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The Negro of Peter the Great

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Pushkin in a group   Self-caricature from a Pushkin notebook
Pushkin with his artist friends
British Library Ac.9088b, p.153
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  Self-caricature from a Pushkin notebook
British Library 7862.ppp.24
Copyright © The British Library Board

After the interview with Tsar Nicholas, Pushkin’s earlier work began to be published to great acclaim. His release had energised him, and as if to mark a new chapter in his life he began writing his novel The Negro of Peter the Great. He had been thinking about a project involving Abram (in the novel, Ibrahim) for some time. After leaving school in 1817, he had met the last surviving son of Abram’s, his grandfather’s brother Peter, and in 1825 he wrote in his diaries, that he was “counting on seeing my old Negro of a Great-uncle, who I guess is going to die one of these fine days, and I must get from him some memoirs about my great-grandfather”. He did so a week later.

The novel is ostensibly based on his grandfather’s experiences, but Pushkin referred frequently to his own African blood and his ‘negro’ temperament, and it is impossible not to read something of his own experience into his account of Ibrahim’s environment. For instance, in the novel, when Ibrahim leaves France he writes to his lover asking why she would want to unite herself to the “unhappy lot of a Negro... a pitiful creature whom people scarcely deign to recognise as human”. In St Petersburg, the parents of the girl that the Tsar has picked out for his protégé can hardly conceal her horror, while her mother whines about the ugliness of his features.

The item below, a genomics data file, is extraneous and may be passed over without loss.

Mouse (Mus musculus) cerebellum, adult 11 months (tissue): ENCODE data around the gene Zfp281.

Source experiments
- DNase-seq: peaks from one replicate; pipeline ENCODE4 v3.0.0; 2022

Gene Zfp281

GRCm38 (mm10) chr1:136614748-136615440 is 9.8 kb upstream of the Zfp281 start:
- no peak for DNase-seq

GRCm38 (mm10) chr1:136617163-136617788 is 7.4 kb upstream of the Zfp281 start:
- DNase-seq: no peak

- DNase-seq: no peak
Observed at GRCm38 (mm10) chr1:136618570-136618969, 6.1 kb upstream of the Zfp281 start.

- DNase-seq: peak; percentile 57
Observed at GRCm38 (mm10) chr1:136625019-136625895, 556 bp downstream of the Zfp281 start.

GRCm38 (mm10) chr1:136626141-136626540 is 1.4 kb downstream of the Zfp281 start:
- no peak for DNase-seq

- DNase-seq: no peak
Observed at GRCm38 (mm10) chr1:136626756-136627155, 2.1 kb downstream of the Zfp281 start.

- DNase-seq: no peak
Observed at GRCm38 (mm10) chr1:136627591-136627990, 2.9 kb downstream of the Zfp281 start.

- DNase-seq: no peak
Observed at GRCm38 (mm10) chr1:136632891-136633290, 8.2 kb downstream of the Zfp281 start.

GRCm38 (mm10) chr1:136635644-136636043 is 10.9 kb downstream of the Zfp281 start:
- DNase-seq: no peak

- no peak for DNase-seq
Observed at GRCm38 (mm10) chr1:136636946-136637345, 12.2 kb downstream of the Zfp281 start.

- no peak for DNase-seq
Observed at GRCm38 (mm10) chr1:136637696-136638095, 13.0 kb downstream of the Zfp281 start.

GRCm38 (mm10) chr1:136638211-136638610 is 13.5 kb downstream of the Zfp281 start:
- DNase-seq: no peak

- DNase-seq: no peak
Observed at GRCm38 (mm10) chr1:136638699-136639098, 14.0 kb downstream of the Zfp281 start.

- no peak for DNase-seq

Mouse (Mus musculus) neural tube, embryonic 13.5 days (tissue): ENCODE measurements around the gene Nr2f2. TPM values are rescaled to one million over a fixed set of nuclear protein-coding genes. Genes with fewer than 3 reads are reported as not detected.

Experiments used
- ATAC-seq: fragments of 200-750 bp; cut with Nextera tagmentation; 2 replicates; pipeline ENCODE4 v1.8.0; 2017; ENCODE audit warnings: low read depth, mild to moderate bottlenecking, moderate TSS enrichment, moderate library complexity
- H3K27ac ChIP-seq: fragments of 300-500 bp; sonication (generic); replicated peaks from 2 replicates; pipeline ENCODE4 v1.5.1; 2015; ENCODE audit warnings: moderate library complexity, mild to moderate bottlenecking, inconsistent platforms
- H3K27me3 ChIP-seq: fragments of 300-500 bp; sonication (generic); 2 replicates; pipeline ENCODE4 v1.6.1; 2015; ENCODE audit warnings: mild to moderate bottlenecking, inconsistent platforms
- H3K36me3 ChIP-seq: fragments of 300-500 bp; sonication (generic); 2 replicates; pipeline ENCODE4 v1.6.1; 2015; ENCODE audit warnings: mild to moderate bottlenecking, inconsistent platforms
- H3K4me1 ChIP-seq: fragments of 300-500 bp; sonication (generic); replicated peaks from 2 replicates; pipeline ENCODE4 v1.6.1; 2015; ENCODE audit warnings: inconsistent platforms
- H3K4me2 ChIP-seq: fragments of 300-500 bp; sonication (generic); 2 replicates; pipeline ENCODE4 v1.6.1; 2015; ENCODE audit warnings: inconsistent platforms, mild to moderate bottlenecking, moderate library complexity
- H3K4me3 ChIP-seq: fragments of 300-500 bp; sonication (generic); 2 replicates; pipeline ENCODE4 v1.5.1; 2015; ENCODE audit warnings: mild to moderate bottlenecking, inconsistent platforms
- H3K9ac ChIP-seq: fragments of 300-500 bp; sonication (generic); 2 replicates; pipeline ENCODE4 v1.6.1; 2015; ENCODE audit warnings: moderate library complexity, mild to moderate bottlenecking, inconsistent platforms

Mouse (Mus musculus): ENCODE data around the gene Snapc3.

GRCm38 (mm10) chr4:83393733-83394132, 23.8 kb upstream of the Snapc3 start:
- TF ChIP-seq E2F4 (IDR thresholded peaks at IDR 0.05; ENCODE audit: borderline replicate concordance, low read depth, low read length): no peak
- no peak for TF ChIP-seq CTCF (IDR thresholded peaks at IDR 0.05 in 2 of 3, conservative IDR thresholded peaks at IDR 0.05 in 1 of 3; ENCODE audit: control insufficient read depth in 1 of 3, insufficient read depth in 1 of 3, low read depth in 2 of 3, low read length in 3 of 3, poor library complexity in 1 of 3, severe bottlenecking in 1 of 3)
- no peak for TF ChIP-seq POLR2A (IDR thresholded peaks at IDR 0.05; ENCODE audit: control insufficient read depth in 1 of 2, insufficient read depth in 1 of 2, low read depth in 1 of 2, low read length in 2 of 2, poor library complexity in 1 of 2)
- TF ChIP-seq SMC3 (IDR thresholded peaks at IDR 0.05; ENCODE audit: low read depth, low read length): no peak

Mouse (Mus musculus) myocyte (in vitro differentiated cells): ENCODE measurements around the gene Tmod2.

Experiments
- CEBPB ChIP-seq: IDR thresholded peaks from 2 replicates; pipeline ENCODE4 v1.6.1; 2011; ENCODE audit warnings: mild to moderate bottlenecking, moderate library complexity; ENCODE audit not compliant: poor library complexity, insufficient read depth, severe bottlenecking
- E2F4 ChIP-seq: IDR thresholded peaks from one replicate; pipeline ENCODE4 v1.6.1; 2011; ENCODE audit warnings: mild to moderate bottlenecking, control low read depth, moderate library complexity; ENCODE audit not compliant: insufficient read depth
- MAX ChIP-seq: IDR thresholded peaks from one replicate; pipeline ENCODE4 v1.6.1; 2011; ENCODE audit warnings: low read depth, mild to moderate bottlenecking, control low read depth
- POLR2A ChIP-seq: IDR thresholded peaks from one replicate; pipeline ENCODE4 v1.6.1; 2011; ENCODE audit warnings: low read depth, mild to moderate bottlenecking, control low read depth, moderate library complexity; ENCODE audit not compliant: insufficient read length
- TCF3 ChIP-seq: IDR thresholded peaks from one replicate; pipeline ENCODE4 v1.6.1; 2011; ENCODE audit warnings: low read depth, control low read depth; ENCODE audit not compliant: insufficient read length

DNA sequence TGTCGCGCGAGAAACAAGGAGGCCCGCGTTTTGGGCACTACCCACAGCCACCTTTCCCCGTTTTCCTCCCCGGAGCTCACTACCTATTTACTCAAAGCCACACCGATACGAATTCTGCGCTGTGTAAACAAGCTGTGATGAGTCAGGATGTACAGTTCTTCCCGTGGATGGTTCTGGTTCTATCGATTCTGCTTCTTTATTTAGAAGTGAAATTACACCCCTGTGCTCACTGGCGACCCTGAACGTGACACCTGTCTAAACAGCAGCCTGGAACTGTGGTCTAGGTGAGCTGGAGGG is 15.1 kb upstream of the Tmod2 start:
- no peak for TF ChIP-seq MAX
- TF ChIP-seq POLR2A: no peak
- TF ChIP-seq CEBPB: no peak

Pushkin himself had more than once been abused as having a “monkey’s face”, and in the circumstances it seems significant that at the time he wrote The Negro Pushkin himself had started looking for a wife.

Guest-curated for the British Library by Mike Phillips

Pushkin takes a wife and writes The Bronze Horseman Next - 'Pushkin takes a wife and writes The Bronze Horseman'

Introduction Introduction
Alexander Pushkin
Alexander Dumas Alexandre Dumas
George Polgreen Bridgetower George Polgreen Bridgetower
Samuel Coleridge-Taylor Samuel Coleridge-Taylor
John Archer John Archer
 
 
 
Discover more:
Introduction
Introduction
Alexander Pushkin
Pushkin's African background - the Pushkins and the Gannibals
Pushkin's African background - the Pushkins and the Gannibals
Childhood and schooldays
Childhood and schooldays
Pushkin, poet and troublemaker - the early years
Pushkin, poet and troublemaker - the early years
Pushkin in exile - the prisoner of the Caucasus
Pushkin in exile - the prisoner of the Caucasus
Back from exile - life on the family estate
Back from exile - life on the family estate
The Decembrist disaster
The Decembrist disaster
The Negro of Peter the Great
Pushkin takes a wife and writes The Bronze Horseman
Pushkin takes a wife and writes The Bronze Horseman
Pushkin's death and its aftermath
Pushkin's death and its aftermath
Alexandre Dumas
Alexandre Dumas
George Polgreen Bridgetower
George Polgreen Bridgetower
Samuel Coleridge-Taylor
Samuel Coleridge-Taylor
John Archer
John Archer
 
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